Globalization has increased FDI in countries and improved export opportunities with the potential for rising wages and more employment. It has also changed the structure of economies, particularly in the developing countries. The authors argue that the influx of exports-focused FDI was positively correlated with wage premiums and working conditions, as employment in agriculture fell and apparel employment increased. Also, FDI that produces for the domestic market has different effects than FDI that produces for export. See the figure below:

The barometer for success of globalization should not just be increase in trade volume but also the number and quality of jobs created. This will have an impact on poverty reduction as well.While in developed countries, working conditions are generally better, it cannot be safely assumed the same in the developing countries. The authors argue that working conditions are positively related to wages.

It appears that labor markets in export-oriented sectors that attract FDI are characterized by "good" jobs with high wages and better working conditions. In contrast, the agricultural sector (or more generally, the informal sector in Madagascar) offers "bad" jobs with low wages and poor working conditions. Thus, the positive correlation between and working conditions is more consistent with theories of efficiency wages and rent-sharing than with compensating differentials.

The relationship between globalization and its implications for wages and working conditions in developing countries is not straight forward-- it depends on many factors. These factors include:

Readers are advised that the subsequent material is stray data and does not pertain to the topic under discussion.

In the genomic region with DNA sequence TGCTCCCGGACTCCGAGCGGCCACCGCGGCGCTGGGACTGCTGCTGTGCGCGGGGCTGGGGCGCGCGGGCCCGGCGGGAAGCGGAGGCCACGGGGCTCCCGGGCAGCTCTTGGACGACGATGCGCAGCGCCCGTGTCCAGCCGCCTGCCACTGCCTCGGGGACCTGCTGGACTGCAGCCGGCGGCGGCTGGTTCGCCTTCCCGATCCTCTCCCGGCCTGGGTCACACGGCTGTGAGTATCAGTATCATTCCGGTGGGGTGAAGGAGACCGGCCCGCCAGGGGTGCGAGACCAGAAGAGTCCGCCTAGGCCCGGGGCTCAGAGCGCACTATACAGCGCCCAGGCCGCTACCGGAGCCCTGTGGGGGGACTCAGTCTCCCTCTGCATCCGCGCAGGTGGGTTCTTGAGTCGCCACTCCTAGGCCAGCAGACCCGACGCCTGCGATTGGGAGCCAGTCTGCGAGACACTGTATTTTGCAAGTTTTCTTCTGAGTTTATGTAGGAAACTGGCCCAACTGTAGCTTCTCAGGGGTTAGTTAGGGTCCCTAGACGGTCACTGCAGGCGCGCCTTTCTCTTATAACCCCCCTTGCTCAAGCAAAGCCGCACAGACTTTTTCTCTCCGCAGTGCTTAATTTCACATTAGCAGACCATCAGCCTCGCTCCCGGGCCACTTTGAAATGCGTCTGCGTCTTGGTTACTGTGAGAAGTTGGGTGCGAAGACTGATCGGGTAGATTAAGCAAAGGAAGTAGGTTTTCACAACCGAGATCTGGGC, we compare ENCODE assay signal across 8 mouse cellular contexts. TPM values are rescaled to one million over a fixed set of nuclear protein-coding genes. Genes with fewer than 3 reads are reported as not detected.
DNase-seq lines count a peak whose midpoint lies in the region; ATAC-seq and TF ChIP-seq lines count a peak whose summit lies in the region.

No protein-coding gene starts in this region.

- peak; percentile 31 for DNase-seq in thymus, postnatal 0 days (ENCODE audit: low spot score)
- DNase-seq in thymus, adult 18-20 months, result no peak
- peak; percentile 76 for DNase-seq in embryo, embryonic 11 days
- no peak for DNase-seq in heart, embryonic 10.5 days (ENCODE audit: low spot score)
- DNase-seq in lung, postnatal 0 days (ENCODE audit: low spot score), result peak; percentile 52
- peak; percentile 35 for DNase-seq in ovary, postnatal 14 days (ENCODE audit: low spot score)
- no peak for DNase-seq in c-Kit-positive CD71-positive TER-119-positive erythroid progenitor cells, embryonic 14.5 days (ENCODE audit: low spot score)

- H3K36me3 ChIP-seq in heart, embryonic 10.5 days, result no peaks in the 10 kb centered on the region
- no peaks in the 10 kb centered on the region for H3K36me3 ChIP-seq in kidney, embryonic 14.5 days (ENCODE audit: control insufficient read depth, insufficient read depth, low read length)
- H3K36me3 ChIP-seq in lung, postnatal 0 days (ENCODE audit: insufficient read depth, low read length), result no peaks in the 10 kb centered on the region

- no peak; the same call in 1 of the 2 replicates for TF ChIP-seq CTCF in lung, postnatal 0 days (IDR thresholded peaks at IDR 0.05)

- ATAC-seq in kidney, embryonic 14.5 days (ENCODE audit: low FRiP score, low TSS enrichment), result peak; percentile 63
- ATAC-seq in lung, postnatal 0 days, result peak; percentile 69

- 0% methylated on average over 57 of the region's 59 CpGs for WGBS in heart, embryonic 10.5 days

• technology
  • worker preferences and bargaining power
  • the cross-sectoral integration of labor markets
  • the quality of governmental institutions
  • international trade policy
  • the transmission of knowledge through supply chains
  • the establishment and enforcement of international labor standards
  • the leverage exercised by consumers, stockholders, and reputation-sensitive international buyers
  • the stability of labor markets

Some observations:

-Governments may impose specific regulations on firms that benefit from trade liberalization. For instance, the commitment of Cambodia to ensure good working conditions in firms that operated under the MFA.

-The action of national interest groups can influence the impact of globalization. For instance, anti-sweatshop activists waging a campaign for better working conditions and fair wages. It is interesting to note that, in Indonesia, the factories that were forced to raise wages as a consequence of government action and anti-sweatshop agitation were able to do so without cutting employment or production.

-A set of labor market inefficiencies may be in place and be aggravated by increased globalization. For instance, the factors that undermine bargaining power of workers in relation to factory managers--young, female, poorly educated or illiterate workers; workers migrating to urban areas may not have experience beyond the barter economy; over supply of labors makers it harder to negotiate better wage and working conditions; frequent economic downturns might wipe out gains made during good economic times.